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Max shares a studio with several other artists, his own space located directly within the center. His sculptures stand erect around his workspace, a small army protecting his casting process inside. As a replicator for the Field Museum, Max allows his job to largely influence the materials and processes he uses within his private practice.
I\W: What is the draw of casting parts of your own body to place into sculptures?
MG: I like to make little aspects of my sculptures hyperreal, like my piece “Stranger Danger.” By including a small hand, it makes the piece a sculpture of a costume almost. It’s stationary, and the hand creates a secondary invisible sculpture of a figure. It is just supposed to exist as this figure. It’s fun in a photograph to make something look like it is a miniature, but in reality it is actually gigantic.
Most of your tones within your work are very muted, mostly grays and peachy flesh tones. Why do you choose to stick to such a natural, muted palette?
In my piece “Matthew” there are earth tones and human tones, especially because he looks like he is going in and out of being a human. I really like to photograph my piece “Joseph” because he is almost the color of a black and white photograph, so when you take a color photo it confuses the eye and transforms it. I think about a lot of these objects as images, and I think that is where it comes from. It flattens them out, and gives them less origin point if they have less detail. I like the flat, solid colors because then it appears as that color all the way through, and not as if it was made out of something else. “Matthew” was also an inspiration from the male and female bathroom symbols, an isotype. If I were to bring these flattened images into reality, how would I make them and what would they look like? I wanted to make my own.
Did you model Matthew’s face off of anyone in particular?
No, I didn’t. It kind of came out looking a lot like my good friend Matthew. It was actually eerie how much it ended up looking like him. I like the name Matthew too, just because it is just Matt and I didn’t want to just call it ‘isotype’ or something like that. It was just a basic, ambiguous face, but it came out looking just like my friend.
Did you choose the names Matthew and Joseph because of their biblical reference?
Yes—starting with Joseph. In Jewish folklore there is this story of the Golem. A rabbi creates a being out of mud and dirt to protect the Jewish people in a time of need. Its name was Joseph, and he was brought to life and then destroyed by the rabbi. I like the name because it is biblical, but it is also ‘Joe’ which is like nothing almost. This figure is pretty grand and amazing, but originally Joseph’s form was from a small clay figure that I made. I 3D-scanned the object and then blew it up to be 6 feet tall. It is cool because it is something a child could make, but blowing it up that big made those marks in the clay too big for a human hand. It creates a third object—the hand of God making it.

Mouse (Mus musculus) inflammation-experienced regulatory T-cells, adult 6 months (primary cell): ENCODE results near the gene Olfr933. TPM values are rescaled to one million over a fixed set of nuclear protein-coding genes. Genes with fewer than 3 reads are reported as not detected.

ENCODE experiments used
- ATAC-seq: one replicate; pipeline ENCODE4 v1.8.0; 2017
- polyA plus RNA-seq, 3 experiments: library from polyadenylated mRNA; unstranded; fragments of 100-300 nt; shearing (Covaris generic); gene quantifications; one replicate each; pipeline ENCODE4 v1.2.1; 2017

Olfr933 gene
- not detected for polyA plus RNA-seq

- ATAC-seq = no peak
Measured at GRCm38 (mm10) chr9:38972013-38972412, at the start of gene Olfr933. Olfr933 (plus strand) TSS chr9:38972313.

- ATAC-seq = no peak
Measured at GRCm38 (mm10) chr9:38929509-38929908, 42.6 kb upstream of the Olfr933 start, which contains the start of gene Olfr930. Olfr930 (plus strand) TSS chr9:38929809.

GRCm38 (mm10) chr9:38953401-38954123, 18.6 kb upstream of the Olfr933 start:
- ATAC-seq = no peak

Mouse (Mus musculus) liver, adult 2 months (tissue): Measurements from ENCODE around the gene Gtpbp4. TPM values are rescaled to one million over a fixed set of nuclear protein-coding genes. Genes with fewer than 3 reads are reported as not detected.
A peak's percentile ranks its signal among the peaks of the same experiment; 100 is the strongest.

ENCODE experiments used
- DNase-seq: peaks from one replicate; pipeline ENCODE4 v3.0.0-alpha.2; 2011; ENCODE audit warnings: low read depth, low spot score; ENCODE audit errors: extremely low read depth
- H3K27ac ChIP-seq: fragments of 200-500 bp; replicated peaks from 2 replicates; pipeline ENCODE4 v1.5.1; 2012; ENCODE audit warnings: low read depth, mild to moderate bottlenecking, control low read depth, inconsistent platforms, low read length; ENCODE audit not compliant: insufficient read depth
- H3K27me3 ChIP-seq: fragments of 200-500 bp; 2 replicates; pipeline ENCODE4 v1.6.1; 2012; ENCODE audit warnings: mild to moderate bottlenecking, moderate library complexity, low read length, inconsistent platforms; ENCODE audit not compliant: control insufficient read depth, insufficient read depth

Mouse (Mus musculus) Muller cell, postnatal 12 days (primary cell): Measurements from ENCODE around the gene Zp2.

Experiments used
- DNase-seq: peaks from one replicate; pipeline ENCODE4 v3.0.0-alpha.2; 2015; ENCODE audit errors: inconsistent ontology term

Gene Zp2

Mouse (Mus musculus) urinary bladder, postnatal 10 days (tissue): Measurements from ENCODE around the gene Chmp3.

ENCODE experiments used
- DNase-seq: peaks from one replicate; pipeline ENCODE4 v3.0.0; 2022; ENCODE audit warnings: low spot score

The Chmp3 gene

I\W: How does your job as a museum replicator inform your personal practice?
Lately I have had to make two of every object, which is unique because I was making duplicates of a show. It was interesting to make two identical objects by hand, and I am currently channeling that into a twin sculpture. The biggest thing at the museum is creating objects that are convincing. That is the main thing that has informed my practice. I like making things that appear much heavier than they actually are, or creating things that look like they have been naturally weathered by earth. That is something I have to do a lot at work that I really enjoy. It makes it seem like my practice is almost making found objects.
A lot of the objects I make are based off of convincing the audience that I am a different kind of artist, or this invisible artist. If I was an artist that created something based on just reading about art my entire life instead of experiencing it, what would that look like?
What is an object you have created to look as if it has been naturally weathered?
I love monuments and statues, so I started a piece with me thinking about the Statue of Liberty and how amazing it is as a sculpture. I wanted to create my own Statue of Liberty with a personal filter. “Tired July” is tall and heavy, and is something that I wanted to create that looks like it has been outside for a long time and I just so happened to drag it back inside to present to people. The sculpture is a distillation of main points of what the Statue of Liberty looks like.
Why are you interested in having the objects you create appear as outsider art?
A lot of the objects I make are based off of convincing the audience that I am a different kind of artist, or this invisible artist. If I was an artist that created something based on just reading about art my entire life instead of experiencing it, what would that look like? I like the idea of messing with the viewer a little bit. They don’t know who I am actually as a person, and they just see these objects I make. How can I change who they think I actually am? One piece I started awhile ago that I want to get back to making is an object that I engraved all of this Japanese text onto. I have no feelings towards Japanese culture, but how can I convince the viewer that I am Japanese, or I have a connection to the culture?